We know our movement is having an impact because we have evidence: the statistics showing the growing number of atheists, and the testimonials of people who were persuaded by our arguments and are happier leading lives free from religion. If you want to argue that all our efforts have produced a greater, counterbalancing harm, then make that case, but do it with evidence. Don't just present it as sheer speculation and expect us to change course based on nothing more than that.

No broad social movement has ever achieved its objectives by sitting back and waiting for everyone else to come around. Speaking out to challenge popular prejudices is bound to cause anger, dismay and agitation ("the roar of many waters", as Frederick Douglass called it). This isn't evidence that we're failing, it's evidence that we're succeeding - that the defenders of the status quo feel threatened.

Image credit: poolski, released under CC BY-SA 2.0 license

Befriend your ideological opposite. It’s fun.

Step inside the unlikely friendship of a former ACLU president and an ultra-conservative Supreme Court Justice.

Sponsored by Charles Koch Foundation
  • Former president of the ACLU Nadine Strossen and Supreme Court Justice Antonin Scalia were unlikely friends. They debated each other at events all over the world, and because of that developed a deep and rewarding friendship – despite their immense differences.
  • Scalia, a famous conservative, was invited to circles that were not his "home territory", such as the ACLU, to debate his views. Here, Strossen expresses her gratitude and respect for his commitment to the exchange of ideas.
  • "It's really sad that people seem to think that if you disagree with somebody on some issues you can't be mutually respectful, you can't enjoy each other's company, you can't learn from each other and grow in yourself," says Strossen.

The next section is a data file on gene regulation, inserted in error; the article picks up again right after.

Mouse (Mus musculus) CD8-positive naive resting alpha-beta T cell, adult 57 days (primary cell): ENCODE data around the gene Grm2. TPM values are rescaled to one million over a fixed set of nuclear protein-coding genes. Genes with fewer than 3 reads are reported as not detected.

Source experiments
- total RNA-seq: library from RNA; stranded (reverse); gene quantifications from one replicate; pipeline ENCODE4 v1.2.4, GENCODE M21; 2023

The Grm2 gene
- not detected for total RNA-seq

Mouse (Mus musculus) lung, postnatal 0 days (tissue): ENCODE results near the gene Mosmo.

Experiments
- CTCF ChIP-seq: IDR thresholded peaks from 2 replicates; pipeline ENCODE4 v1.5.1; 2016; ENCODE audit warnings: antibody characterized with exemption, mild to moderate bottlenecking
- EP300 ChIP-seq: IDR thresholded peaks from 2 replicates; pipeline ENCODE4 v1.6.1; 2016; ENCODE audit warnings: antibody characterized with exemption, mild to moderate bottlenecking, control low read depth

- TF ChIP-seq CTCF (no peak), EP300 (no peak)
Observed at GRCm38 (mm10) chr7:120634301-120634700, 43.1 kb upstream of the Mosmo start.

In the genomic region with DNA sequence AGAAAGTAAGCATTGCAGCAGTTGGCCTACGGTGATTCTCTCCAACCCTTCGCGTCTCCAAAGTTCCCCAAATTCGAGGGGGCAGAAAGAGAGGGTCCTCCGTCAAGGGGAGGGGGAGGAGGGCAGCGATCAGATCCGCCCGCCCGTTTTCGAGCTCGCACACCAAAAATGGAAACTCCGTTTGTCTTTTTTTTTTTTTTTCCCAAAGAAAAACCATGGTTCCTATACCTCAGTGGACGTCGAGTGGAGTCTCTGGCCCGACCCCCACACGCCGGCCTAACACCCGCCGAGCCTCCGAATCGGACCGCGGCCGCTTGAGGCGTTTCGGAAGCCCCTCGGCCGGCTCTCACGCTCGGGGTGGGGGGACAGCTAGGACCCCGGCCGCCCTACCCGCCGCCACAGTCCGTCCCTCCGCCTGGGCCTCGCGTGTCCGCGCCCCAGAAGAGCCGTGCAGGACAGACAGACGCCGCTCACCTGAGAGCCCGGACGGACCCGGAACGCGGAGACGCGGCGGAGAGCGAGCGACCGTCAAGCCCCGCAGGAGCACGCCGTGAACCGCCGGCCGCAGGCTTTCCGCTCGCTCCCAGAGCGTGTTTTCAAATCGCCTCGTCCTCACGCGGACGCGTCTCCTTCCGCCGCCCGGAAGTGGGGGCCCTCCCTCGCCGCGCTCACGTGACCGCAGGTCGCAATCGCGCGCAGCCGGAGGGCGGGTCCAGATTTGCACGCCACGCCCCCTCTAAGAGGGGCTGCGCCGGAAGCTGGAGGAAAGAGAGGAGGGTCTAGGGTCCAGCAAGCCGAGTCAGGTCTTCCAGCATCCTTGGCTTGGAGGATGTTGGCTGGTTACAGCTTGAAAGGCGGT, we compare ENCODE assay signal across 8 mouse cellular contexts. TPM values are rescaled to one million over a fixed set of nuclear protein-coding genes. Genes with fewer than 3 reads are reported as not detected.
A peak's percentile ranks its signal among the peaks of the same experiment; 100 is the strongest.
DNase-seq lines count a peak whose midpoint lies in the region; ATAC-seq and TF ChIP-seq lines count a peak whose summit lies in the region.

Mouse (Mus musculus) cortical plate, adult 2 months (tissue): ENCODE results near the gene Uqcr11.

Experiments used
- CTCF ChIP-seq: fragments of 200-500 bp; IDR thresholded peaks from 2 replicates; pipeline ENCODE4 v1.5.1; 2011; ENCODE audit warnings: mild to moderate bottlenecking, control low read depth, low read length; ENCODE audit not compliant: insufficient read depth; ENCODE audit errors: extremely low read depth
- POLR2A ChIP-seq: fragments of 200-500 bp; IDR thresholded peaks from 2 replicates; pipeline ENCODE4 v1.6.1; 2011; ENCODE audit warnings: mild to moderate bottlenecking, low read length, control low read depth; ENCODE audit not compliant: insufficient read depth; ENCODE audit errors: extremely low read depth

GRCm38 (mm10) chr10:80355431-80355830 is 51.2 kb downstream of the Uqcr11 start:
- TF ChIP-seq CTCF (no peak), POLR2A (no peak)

• The opinions expressed in this video do not necessarily reflect the views of the Charles Koch Foundation, which encourages the expression of diverse viewpoints within a culture of civil discourse and mutual respect.
Keep reading Show less

Physicists find new state of matter that can supercharge technology

Scientists make an important discovery for the future of computing.

Surprising Science
  • Researchers find a new state of matter called "topological superconductivity".
  • The state can lead to important advancements in quantum computing.
  • Utilizing special particles that emerge during this state can lead to error-free data storage and blazing calculation speed.
Keep reading Show less

Physicist advances a radical theory of gravity

Erik Verlinde has been compared to Einstein for completely rethinking the nature of gravity.

Photo by Willeke Duijvekam
Surprising Science
  • The Dutch physicist Erik Verlinde's hypothesis describes gravity as an "emergent" force not fundamental.
  • The scientist thinks his ideas describe the universe better than existing models, without resorting to "dark matter".
  • While some question his previous papers, Verlinde is reworking his ideas as a full-fledged theory.
Keep reading Show less

How to heal trauma with meaning: A case study in emotional evolution

As tempting as it may be to run away from emotionally-difficult situations, it's important we confront them head-on.

  • Impossible-sounding things are possible in hospitals — however, there are times when we hit dead ends. In these moments, it's important to not run away, but to confront what's happening head-on.
  • For a lot of us, one of the ways to give meaning to terrible moments is to see what you can learn from them.
  • Sometimes certain information can "flood" us in ways that aren't helpful, and it's important to figure out what types of data you are able to take in — process — at certain times.
Keep reading Show less